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Buses, Yes Buses, Are 'the Hottest Trend in Transit'

Technology, declining ridership and changing demographics have spurred cities across the country to redesign bus systems that are more convenient. It's no easy task.


Drinking Water Isn't Safe for Millions of Americans. It's Up to States to Fix.

A new report documents what environmental advocates say has been happening for decades: The federal government fails to protect Americans from potentially cancer-causing chemicals. And they have little hope that will change anytime soon.


Food Deserts and the Policy Power of Maps

It's hard to fix a problem you can't see. So Maryland made its lack of healthy food options very visible.


(In)Justice From the Inside: Tales From a Woman Embedded in America's Largest Court

"It clearly shows that something is going wrong in that system when a grandmother is raising her hands like she might be shot," says author and professor Nicole Gonzalez Van Cleve.


Incomes Are Rising in Most States, Yet Inequality Isn't Improving

The nation's median household income rose 2.4 percent last year, with significant increases in 30 states.


What’s ‘Proportional Voting,’ and Why Is It Making a Comeback?

Most U.S. cities abandoned it in the mid-20th century.

COMMENTARY

America’s New Front Porches: Public Spaces

They bring people together. We need more of them.

NEWS IN NUMBERS

Oct. 15

Day that Baltimore's bike-share service will reopen. It shut down this weekend because so many bikes were stolen that the company is installing additional locking devices.

MORE DIGITS

After 2016 Election Hacks, Some States Return to Paper Ballots

It's one of the ways states are trying to address growing concerns about the cybersecurity of voting.

• Top State Officials Join Bipartisan Fight Against Election Hacking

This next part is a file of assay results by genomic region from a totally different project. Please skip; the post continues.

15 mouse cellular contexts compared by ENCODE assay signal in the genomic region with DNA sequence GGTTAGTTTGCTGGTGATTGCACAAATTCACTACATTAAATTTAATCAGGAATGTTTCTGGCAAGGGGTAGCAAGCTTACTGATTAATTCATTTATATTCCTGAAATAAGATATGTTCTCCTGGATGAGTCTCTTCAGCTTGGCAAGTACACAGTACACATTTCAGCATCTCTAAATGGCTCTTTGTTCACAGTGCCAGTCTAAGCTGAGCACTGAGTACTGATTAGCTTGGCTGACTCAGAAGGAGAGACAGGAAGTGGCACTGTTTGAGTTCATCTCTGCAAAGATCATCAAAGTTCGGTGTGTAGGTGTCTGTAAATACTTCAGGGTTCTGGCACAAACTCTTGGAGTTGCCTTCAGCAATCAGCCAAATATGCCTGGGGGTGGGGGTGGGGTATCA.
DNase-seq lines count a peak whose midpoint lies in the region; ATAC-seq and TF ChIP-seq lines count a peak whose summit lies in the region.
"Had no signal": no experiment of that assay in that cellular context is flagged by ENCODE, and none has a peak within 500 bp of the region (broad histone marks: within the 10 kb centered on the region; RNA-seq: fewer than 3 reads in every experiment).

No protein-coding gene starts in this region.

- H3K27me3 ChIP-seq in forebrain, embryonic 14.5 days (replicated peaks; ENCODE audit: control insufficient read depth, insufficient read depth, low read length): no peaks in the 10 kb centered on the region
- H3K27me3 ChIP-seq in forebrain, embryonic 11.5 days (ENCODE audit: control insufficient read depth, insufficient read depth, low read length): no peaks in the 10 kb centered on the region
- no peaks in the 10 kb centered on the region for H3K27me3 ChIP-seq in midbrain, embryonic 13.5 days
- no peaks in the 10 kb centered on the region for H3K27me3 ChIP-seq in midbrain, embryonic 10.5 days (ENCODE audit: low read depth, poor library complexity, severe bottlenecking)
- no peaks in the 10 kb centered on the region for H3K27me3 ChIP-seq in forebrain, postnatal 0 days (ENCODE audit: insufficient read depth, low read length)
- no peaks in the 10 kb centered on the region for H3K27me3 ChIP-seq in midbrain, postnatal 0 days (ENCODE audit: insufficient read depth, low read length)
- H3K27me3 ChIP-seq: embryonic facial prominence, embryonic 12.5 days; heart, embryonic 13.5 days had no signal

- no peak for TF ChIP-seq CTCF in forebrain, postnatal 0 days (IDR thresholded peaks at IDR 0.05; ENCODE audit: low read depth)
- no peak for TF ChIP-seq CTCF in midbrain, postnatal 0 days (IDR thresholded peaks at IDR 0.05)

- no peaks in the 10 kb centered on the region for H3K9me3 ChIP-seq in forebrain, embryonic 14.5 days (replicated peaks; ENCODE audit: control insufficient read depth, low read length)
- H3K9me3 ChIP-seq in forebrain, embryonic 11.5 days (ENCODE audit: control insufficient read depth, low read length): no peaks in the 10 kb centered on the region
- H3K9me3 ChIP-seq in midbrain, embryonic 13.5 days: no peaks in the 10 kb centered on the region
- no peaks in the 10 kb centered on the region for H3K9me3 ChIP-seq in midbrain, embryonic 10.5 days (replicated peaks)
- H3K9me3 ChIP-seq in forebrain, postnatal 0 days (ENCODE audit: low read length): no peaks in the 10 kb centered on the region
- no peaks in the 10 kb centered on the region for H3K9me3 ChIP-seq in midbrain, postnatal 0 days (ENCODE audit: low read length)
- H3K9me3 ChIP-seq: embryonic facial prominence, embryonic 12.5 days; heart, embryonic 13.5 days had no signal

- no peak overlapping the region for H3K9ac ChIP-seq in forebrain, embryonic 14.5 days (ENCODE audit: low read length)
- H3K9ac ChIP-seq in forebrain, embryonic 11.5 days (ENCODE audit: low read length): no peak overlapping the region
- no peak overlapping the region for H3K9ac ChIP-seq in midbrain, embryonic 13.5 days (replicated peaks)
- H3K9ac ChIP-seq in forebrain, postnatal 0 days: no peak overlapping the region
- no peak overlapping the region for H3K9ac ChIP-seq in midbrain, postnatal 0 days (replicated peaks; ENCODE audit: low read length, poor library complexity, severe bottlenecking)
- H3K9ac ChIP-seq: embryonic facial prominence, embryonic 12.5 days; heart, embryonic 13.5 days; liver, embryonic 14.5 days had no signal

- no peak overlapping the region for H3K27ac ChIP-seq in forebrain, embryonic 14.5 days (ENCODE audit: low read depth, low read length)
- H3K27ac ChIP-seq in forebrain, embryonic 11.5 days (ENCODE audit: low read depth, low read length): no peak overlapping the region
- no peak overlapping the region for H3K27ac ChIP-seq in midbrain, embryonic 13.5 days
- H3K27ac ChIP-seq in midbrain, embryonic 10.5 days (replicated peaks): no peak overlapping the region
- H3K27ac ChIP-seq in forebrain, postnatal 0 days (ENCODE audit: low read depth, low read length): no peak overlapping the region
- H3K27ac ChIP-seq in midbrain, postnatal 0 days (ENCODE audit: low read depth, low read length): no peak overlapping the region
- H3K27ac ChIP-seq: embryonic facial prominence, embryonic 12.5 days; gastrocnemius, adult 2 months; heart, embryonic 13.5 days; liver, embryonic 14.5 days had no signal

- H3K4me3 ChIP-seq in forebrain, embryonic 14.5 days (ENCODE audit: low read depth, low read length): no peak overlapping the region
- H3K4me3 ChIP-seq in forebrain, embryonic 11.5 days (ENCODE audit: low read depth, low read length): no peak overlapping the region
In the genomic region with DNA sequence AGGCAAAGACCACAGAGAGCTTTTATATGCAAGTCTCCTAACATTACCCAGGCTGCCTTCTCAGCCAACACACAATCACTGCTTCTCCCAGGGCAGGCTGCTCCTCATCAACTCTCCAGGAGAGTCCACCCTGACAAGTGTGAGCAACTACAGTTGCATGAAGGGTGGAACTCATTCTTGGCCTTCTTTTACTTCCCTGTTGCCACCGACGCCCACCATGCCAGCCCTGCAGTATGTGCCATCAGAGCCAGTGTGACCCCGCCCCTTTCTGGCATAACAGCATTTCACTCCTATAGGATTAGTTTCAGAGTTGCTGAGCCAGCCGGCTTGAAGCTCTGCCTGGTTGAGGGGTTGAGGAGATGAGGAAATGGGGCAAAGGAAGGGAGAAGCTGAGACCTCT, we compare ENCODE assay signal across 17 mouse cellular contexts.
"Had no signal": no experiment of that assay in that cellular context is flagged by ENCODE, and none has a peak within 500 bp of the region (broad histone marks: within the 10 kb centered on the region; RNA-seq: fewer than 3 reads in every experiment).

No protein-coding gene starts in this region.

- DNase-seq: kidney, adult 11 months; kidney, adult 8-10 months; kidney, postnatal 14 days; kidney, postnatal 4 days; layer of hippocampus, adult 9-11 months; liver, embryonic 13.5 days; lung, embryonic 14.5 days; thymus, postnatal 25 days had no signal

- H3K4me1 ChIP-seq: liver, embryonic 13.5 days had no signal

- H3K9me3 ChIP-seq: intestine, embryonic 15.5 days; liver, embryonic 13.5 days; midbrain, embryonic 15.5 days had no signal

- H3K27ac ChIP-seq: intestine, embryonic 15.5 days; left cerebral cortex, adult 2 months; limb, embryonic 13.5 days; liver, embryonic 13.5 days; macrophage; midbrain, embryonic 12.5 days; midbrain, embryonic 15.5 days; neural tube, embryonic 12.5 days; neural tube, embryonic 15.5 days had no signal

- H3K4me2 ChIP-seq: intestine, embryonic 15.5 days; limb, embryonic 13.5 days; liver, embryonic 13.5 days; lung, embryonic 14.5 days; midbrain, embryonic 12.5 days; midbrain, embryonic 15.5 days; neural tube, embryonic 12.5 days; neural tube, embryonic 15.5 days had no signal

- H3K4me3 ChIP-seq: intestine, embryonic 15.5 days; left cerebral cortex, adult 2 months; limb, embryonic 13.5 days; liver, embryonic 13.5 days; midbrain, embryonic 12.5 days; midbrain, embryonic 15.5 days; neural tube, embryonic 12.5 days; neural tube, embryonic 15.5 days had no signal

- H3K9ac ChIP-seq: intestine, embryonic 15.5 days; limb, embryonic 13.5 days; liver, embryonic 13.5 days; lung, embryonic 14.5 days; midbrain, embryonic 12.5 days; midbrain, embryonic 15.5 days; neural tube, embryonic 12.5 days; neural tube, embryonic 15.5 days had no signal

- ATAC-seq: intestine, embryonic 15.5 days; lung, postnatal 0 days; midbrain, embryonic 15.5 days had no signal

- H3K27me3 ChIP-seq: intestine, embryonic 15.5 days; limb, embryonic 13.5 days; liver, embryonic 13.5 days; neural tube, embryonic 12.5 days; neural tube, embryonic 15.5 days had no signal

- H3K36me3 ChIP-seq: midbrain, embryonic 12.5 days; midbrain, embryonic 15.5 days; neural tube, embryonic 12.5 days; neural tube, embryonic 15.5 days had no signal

COMMENTARY

Why Government Watchdogs Are Worried

Budget cuts and political retaliation, they say, are endangering their jobs and their ability to uncover information.

States With the Highest and Lowest Uninsured Rates

Obamacare's fate remains unknown, but at least one thing is certain: The law has led to a record number of people having health insurance.

COMMENTARY

What Today's Democratic Party Can Learn From Yesterday's GOP

In 1977, the GOP faced an identity crisis. It eventually found a winning formula and returned to power.

Content from AARP

Thriving Environment, Thriving Community

Fresh air, clean water and open spaces are fundamental pillars of a healthy community.

'The Aftermath of the Aftermath': Hurricanes Stretch Safety Net and Providers

History suggests that social services will be in high demand for months. Are caseworkers in Texas and Florida prepared?


Is 'Going Local' the Secret to Economic Development?

Newark, N.J., Mayor Ras Baraka hopes so. Right now, the major employers there mostly hire people and buy business supplies and services outside city limits.

Why a Record Number of States Passed Budgets Late This Year (If at All)

Politics and finances are largely to blame. But some say it's a trend not worth worrying about.

Can New Perks Make Up for Smaller Pensions?

Many governments hope so, as they add benefits like napping pods and kid-friendly workplaces to keep employees happy.

As a 9/11-Inspired Emergency Network Nears, Some States May Go Rogue

The government is building a nationwide network that helps first responders communicate better during emergencies. To succeed, most states must opt in.

• Alaska Agrees to Join National Emergency Communications Network